Jansenville Dutch Reformed Church
The Dutch Reformed Church in Jansenville is unusual in that the bell tower is separate from the church. The church is of typical Victorian-era design, complete with decorative plaster quoins on the corners of the exterior walls. The building was designed by prolific ecclesiastical architect Carl Otto Hager, whose plans were later revised by A.H. Reid of Port Elizabeth.
The cornerstone of the church was laid on 16 August 1884 and the building was consecrated on 20 June 1885. The wood carving around the pulpit, although simple in design, was carefully crafted. The different woods used create an appealing contrast of colours. The first organ used in the church can still be seen next to the pulpit, however, this was replaced with the grand pipe organ still in use to this day.
The organ pipes are decorated with gold-leaf motifs that add to and complement the character of the building. The beautiful patchwork tapestry Cross that hangs beneath the organ was painstakingly stitched by members of the congregation and is a feature of the church. Interestingly the organ is situated at the rear of the church opposite the pulpit and according to the church attendant, or koster, was built at the rear of the church to ensure that its splendid appearance did not distract the congregants from providing their full attention to the sermon.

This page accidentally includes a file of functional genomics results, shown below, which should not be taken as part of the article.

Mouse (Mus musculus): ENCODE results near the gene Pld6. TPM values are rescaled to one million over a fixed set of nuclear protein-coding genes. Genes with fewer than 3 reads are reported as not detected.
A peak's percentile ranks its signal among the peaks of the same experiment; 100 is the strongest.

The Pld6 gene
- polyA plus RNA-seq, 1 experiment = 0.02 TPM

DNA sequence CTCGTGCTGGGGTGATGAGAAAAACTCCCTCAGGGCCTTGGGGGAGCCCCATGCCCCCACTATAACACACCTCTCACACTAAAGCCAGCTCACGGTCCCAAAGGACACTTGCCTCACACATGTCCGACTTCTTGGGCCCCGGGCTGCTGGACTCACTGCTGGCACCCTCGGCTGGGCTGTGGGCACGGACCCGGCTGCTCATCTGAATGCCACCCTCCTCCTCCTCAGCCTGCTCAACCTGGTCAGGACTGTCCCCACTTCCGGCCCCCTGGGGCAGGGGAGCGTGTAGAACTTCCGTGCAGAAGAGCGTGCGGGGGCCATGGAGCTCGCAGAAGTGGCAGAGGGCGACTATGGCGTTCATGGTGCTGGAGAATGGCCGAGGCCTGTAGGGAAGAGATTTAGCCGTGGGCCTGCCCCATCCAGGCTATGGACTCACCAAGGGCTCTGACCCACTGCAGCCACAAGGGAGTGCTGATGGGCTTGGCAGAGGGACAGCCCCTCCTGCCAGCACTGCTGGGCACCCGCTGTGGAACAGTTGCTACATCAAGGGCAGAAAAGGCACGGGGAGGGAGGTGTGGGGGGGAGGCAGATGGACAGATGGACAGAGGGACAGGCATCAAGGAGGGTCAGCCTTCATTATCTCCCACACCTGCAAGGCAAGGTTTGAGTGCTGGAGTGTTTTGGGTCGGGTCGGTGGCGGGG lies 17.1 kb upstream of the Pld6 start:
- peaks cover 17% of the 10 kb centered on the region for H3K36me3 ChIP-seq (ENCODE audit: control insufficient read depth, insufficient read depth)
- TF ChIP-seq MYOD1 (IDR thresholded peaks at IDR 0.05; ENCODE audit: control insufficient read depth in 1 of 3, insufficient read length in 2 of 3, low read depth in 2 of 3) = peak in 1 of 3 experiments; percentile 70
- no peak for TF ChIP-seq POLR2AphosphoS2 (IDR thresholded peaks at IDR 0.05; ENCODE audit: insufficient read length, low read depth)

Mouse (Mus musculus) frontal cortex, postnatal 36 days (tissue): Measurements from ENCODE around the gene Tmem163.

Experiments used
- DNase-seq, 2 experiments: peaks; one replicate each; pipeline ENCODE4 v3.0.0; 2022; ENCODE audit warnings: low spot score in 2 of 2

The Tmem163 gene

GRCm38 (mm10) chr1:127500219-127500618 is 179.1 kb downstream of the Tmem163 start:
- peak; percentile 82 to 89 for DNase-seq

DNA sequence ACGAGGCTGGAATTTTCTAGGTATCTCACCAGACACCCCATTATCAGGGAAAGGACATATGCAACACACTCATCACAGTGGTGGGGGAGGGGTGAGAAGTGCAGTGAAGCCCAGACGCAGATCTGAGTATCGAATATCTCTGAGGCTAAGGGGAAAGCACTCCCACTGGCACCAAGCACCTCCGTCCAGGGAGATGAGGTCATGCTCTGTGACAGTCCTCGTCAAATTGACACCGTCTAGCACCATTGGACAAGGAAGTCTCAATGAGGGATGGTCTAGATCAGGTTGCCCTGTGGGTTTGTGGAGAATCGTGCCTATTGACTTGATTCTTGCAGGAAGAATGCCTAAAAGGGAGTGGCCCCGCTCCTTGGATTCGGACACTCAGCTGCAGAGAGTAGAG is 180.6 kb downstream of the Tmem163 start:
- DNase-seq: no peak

The patchwork tapestry Cross was painstakingly stitched by members of the congregation. It has become a large focal feature in the church and is much admired by visitors.
The church has a beautiful silver plate jug, chalice, and offertory tray, with individual glasses. Most NG Kerk and Methodist churches have a similar collection. The Anglican church uses the chalice for the “taking of the wine”.
The famous Bible, kept under glass, is rumored to be the oldest or one of the oldest Dutch Bibles in the country. The Fourie family history in South Africa is written up on the facing page.